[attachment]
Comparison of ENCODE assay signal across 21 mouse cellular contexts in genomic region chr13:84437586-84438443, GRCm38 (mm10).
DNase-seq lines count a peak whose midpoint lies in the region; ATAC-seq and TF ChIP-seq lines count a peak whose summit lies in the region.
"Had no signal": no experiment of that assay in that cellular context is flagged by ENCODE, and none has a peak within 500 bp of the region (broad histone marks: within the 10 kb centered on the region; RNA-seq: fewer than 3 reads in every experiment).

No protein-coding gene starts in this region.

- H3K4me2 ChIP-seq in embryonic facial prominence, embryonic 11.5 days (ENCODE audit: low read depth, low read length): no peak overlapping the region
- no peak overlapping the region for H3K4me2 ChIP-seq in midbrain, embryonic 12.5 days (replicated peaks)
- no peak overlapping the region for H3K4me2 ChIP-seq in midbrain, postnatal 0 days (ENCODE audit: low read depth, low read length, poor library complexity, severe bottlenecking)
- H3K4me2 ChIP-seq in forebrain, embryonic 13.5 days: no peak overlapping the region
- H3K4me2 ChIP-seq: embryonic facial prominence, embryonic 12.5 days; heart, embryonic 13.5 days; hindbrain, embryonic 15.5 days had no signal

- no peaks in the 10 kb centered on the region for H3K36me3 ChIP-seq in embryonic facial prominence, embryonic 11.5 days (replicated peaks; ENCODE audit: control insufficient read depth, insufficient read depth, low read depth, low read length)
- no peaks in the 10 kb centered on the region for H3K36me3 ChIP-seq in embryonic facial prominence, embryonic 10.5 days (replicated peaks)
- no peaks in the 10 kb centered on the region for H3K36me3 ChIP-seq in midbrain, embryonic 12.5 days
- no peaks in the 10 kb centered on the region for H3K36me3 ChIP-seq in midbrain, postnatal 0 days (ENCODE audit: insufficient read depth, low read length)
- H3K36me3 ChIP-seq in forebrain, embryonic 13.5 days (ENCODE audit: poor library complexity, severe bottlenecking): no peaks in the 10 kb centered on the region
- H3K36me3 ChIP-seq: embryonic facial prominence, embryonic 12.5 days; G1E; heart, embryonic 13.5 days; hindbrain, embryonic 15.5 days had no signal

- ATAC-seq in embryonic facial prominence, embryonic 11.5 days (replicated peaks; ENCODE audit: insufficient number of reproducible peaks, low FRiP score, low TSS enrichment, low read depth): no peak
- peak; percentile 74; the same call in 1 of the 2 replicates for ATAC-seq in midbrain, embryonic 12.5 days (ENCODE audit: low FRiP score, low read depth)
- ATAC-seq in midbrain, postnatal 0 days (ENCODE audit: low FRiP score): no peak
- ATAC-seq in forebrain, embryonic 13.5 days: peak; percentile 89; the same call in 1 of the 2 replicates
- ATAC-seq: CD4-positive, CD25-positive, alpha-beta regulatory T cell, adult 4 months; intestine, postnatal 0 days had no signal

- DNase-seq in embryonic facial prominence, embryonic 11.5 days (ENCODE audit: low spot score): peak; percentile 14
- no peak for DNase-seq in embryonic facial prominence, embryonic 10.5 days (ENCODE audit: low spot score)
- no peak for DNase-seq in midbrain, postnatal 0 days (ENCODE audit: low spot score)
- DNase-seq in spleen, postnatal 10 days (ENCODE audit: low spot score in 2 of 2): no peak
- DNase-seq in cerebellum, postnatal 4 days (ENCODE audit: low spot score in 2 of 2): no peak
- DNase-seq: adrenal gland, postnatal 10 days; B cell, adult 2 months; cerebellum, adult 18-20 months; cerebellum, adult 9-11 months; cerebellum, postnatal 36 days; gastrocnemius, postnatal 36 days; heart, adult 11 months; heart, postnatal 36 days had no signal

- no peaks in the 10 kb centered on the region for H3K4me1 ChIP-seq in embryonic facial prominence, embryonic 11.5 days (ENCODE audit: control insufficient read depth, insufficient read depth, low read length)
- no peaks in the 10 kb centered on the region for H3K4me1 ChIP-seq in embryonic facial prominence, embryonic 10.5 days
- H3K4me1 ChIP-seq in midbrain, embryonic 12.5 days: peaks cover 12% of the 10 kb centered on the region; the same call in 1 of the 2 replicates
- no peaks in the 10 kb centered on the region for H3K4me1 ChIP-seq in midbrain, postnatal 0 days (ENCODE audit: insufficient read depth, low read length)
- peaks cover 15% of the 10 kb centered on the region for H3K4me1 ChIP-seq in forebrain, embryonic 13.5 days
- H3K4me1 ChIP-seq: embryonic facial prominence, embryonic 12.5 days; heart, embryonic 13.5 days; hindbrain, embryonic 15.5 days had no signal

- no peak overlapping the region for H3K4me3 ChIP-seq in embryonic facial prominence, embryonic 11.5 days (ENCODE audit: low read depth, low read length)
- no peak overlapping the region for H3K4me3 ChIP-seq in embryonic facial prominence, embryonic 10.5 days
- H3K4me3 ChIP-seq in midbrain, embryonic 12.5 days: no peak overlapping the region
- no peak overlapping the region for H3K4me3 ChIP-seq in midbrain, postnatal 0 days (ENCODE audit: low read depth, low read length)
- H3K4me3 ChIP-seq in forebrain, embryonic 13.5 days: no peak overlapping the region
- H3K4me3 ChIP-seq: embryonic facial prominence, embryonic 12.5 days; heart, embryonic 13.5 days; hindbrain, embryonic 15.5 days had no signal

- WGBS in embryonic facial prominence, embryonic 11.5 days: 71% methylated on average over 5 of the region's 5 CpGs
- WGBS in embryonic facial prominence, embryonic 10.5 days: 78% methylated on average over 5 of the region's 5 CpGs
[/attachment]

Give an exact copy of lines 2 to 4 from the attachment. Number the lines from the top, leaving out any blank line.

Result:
DNase-seq lines count a peak whose midpoint lies in the region; ATAC-seq and TF ChIP-seq lines count a peak whose summit lies in the region.
"Had no signal": no experiment of that assay in that cellular context is flagged by ENCODE, and none has a peak within 500 bp of the region (broad histone marks: within the 10 kb centered on the region; RNA-seq: fewer than 3 reads in every experiment).

No protein-coding gene starts in this region.